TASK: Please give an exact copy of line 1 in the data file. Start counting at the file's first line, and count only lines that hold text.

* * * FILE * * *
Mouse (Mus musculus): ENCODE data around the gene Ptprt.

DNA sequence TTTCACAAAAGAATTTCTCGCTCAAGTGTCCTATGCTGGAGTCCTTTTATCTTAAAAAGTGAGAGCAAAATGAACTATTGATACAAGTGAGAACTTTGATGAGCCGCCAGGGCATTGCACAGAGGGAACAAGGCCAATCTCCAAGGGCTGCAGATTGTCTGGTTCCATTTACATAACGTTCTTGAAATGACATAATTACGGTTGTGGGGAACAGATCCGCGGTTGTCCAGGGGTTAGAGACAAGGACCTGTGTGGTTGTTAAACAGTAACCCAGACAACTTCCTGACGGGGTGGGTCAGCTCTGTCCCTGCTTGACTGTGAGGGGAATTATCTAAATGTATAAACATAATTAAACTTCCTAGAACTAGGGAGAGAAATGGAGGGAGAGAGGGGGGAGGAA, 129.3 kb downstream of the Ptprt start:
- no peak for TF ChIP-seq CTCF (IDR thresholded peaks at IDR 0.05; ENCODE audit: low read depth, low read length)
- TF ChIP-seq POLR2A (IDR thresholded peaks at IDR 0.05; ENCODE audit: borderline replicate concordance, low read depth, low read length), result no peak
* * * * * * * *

Mouse (Mus musculus): ENCODE data around the gene Ptprt.